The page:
The Speed Of Life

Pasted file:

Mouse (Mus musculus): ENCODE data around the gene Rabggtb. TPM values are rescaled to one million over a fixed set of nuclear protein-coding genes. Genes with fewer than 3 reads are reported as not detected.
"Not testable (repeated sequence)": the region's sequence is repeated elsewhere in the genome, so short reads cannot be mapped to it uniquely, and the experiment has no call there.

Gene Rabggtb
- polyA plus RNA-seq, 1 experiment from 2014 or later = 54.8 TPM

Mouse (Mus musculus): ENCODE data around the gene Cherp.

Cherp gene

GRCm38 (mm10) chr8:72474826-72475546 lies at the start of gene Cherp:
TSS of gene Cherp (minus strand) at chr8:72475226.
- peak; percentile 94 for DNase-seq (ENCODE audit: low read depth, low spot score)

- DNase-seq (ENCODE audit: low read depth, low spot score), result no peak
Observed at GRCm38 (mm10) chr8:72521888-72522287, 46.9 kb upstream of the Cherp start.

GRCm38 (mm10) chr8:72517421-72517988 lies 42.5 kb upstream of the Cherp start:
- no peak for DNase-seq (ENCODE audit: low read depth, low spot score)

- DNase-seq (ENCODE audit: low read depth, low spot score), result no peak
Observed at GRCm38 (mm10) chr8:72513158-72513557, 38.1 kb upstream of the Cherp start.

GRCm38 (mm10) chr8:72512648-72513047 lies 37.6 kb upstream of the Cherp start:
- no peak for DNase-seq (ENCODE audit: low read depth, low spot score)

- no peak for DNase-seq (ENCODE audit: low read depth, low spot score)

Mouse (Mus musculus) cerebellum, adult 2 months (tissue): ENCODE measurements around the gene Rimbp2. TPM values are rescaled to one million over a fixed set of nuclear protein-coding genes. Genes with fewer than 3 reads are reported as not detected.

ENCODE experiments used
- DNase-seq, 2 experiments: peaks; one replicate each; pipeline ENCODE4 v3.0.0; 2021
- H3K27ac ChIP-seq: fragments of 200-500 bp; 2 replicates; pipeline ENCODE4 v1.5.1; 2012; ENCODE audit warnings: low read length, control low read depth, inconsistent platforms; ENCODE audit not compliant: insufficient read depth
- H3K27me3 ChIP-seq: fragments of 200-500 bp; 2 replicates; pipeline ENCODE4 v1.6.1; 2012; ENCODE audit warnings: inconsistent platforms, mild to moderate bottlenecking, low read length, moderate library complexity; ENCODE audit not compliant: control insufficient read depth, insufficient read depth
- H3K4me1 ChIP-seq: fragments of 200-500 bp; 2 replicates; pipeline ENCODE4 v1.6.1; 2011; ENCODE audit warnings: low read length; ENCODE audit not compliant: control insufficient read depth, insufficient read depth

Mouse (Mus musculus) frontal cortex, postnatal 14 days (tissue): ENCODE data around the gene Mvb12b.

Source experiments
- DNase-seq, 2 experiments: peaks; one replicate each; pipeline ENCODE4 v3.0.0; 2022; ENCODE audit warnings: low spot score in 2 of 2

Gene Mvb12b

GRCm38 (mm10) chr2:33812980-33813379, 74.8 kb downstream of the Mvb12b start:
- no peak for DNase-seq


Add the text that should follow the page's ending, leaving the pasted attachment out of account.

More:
Death Valley National Park, California